An interesting chapter follows "On some Fossil Remains of Man," principally relating to the Engis and Neanderthal skulls, taken chiefly from Schmerling and Schaaffhausen. This chapter throws very little light on man's place in nature, and there is nothing in these skulls which may not now be found amongst existing savage races.

Professor Huxley makes the following very sensible remark respecting the present state of craniometry in this country.

"Until human crania have been largely worked out in a manner similar to that suggested–until it shall be an opprobrium to an ethnological collection to possess a single skull which is not bisected longitudinally–until the angles and measurements here mentioned, together with a number of others of which I cannot speak in this place, are determined, and tabulated with reference to the basicranial axis as unity, for large numbers of skulls of the different races of Mankind, I do not think we shall have any very safe basis for that ethnological craniometry which aspires to give the anatomical characters of the crania of the different Races of Mankind."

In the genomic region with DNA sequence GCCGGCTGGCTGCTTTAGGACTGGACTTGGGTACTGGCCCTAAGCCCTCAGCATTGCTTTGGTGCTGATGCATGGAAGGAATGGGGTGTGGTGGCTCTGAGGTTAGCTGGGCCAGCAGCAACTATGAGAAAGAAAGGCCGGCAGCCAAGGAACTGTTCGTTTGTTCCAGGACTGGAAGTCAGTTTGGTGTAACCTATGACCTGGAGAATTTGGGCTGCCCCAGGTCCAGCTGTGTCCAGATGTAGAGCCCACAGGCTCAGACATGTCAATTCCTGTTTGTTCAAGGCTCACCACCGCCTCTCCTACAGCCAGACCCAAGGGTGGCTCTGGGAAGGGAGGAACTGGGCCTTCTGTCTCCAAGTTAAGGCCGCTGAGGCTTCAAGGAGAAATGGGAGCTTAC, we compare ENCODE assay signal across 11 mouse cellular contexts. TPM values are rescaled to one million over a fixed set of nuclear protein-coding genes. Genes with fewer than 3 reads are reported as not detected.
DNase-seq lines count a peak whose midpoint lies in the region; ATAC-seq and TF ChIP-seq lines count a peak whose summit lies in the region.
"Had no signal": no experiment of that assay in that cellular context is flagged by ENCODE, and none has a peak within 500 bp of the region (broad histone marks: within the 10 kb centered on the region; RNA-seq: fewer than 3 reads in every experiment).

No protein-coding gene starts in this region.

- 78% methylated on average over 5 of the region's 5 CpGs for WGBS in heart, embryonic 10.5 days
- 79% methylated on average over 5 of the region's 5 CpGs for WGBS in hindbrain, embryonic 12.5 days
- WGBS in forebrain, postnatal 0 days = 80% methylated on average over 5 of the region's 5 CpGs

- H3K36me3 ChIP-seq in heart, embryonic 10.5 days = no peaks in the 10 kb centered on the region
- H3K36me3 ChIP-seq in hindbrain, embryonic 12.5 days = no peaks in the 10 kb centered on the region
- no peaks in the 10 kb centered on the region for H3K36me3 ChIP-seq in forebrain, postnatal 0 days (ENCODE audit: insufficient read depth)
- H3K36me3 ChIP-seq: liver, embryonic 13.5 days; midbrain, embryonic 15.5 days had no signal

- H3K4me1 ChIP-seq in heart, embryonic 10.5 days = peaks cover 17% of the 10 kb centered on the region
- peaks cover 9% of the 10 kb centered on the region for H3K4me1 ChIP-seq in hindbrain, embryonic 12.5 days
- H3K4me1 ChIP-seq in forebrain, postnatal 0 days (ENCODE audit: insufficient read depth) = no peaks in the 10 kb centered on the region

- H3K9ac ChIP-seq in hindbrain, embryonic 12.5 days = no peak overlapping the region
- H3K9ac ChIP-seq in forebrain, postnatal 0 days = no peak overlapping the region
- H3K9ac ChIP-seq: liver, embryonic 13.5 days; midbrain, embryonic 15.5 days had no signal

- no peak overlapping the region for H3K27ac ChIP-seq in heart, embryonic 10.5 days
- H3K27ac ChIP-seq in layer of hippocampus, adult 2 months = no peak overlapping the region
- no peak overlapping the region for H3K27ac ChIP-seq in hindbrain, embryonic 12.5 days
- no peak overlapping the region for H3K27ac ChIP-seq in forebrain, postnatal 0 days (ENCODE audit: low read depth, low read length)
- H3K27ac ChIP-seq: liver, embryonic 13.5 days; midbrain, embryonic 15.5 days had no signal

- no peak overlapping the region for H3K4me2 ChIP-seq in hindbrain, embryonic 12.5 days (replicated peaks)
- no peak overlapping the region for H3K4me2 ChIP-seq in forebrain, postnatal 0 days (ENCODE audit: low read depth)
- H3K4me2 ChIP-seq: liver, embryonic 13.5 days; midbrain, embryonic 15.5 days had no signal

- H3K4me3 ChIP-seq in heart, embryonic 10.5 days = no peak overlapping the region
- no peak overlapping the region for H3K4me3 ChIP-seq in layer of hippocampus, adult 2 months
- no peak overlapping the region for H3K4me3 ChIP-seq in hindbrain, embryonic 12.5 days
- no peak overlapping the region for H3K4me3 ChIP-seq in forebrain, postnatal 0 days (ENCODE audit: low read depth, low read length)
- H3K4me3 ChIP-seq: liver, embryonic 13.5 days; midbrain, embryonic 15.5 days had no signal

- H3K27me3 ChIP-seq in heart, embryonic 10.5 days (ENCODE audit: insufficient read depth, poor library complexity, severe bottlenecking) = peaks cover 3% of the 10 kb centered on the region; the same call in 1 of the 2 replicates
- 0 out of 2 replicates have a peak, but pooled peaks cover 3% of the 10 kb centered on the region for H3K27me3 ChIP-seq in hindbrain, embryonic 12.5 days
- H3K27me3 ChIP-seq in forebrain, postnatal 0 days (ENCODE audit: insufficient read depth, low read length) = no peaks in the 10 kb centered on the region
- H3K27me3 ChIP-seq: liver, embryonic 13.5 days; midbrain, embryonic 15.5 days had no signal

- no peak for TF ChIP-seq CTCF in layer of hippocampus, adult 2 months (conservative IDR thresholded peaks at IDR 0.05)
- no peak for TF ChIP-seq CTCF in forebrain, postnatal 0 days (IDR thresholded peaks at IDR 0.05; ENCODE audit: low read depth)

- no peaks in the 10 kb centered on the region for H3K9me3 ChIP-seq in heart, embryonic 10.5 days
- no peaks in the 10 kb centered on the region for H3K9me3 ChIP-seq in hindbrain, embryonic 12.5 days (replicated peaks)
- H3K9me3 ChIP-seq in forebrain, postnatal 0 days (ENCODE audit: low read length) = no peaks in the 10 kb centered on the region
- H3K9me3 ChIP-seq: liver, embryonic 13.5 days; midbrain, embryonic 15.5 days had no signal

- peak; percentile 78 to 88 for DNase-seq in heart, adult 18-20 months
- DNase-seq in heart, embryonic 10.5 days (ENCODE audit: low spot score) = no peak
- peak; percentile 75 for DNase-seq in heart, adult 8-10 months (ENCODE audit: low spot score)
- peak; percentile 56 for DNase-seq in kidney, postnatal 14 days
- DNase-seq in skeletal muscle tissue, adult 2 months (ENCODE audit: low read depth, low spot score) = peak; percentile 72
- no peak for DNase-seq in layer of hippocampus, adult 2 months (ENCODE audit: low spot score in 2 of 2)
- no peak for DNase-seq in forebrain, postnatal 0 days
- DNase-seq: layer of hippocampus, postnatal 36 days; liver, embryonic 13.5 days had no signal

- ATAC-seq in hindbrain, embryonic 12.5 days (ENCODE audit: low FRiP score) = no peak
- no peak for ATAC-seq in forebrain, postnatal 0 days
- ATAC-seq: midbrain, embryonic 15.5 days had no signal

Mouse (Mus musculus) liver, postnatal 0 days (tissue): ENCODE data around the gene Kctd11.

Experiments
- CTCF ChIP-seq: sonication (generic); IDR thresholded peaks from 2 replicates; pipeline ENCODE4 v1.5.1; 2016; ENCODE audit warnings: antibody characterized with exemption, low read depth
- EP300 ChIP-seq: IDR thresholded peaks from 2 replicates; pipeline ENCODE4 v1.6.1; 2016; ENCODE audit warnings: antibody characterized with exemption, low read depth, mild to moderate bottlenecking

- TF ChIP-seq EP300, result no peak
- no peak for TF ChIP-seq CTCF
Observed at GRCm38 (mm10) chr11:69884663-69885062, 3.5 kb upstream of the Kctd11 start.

The author is not content with making these observations, but must goon to make the following dangerous generalization.

"At present I believe that the general outlines of what may be safely said upon that subject may be summed up in a very few words. [116] Draw a line on a globe from the Gold Coast in Western Africa to the steppes of Tartary. At the southern and western end of that line there live the most dolichocephalic, prognathous, curly-haired, dark-skinned of men–the true Negroes. At the northern and eastern end of the same line there live the most brachycephalic, orthognathous, straight-haired, yellow-skinned of men–the Tartars and Calmucks. The two ends of this imaginary line are indeed, so to speak, ethnological antipodes. A line drawn at right angles, or nearly so, to this polar line through Europe and Southern Asia to Hindostan, would give us a sort of equator, around which round-headed, oval-headed, and oblong-headed, prognathous and orthognathous, fair and dark races but none possessing the excessively marked characters of Calmuck or Negro–group themselves.